If the last post (dice bag, remember?) was my magnum opus, this is far more straight forward but may actually be of more lasting use. A wet palette is something that many painters I admire have mentioned using, or recommended using, so I thought I should have one. After all, merely having one will make me a better painter, right?
Fortunately, this is dead easy and cheap to put together; I spent £1.89 to make my palette and the only tools I needed were a pair of scissors!
Step 1 - obtain a small, seal-able air-tight plastic pot (Tupperware is perfect for this, but other brands are available), a cheapo spongey cleaning cloth, and a pair of scissors.
Step 2 - cut the spongey cleaning cloth to fit the plastic pot, you want several layers. I went for four layers as that's all I could get from one cloth. Two of the layers were nice and neat, the two bottom layers were made from the off cuts. In hindsight, a square or rectangular pot would have been easier to cut shapes for.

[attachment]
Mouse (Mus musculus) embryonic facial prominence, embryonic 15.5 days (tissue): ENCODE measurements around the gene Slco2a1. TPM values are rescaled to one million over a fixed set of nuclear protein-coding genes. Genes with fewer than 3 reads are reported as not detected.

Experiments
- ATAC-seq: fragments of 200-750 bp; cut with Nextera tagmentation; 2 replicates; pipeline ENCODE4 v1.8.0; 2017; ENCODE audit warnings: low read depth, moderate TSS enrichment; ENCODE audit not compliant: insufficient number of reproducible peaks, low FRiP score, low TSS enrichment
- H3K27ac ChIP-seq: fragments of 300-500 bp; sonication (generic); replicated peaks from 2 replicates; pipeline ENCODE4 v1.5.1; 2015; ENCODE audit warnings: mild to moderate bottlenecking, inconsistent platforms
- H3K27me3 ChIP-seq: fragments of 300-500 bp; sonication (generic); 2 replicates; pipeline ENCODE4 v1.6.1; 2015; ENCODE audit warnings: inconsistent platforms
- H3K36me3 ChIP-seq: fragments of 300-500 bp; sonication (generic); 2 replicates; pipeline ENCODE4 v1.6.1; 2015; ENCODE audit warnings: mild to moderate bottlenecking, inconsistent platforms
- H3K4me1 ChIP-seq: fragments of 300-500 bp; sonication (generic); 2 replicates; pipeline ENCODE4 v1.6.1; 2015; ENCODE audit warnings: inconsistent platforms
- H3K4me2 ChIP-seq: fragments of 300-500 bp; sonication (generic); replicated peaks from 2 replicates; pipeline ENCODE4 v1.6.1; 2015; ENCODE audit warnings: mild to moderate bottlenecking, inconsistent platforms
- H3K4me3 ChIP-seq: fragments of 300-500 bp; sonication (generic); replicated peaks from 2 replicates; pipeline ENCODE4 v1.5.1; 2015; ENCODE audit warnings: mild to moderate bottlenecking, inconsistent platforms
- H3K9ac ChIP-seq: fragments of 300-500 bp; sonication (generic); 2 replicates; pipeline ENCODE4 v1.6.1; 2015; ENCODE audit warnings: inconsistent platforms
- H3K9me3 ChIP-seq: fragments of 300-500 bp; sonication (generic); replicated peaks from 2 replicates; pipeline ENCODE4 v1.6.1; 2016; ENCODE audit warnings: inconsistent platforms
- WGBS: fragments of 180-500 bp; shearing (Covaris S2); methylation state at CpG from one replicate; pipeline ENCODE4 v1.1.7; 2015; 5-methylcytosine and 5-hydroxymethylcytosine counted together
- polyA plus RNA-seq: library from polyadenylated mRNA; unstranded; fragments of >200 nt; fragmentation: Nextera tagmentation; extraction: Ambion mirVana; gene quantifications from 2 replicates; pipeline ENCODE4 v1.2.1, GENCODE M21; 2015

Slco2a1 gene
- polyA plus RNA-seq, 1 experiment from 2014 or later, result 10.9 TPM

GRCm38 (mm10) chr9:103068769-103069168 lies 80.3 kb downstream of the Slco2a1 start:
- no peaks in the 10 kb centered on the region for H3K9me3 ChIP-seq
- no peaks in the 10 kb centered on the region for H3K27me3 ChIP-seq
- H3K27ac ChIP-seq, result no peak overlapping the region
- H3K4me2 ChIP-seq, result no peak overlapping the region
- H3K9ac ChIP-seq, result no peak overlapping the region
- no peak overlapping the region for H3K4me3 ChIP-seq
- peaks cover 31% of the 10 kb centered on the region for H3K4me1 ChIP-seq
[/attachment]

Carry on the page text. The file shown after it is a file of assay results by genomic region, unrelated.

Step three - add some water, just a splash more than the minimum required for all the sponge to be damp. You may need to leave it a moment or two to soak in.
Step four - cut a piece of standard baking parchment (mine was from Tesco's, according to its box) to cover the top layer of sponge
Step five - look around with pride to see if any of your nearest and dearest recognise your achievement.
Step six - decide it doesn't matter, you know what you've made is useful.
I put a dab of Foundry Flesh (5A) on the palette and left it. Here it is, still wet and thin, forty eight hours later. In fact, I'd put a bit too much water in the palette and the paint had actually got runnier!
I can see this being really useful for people like me who are likely to have to abandon a sneaky spot of painting when their young children stop entertaining themselves unexpectedly... Bless 'em!
Speaking of which, I hear one of them still awake...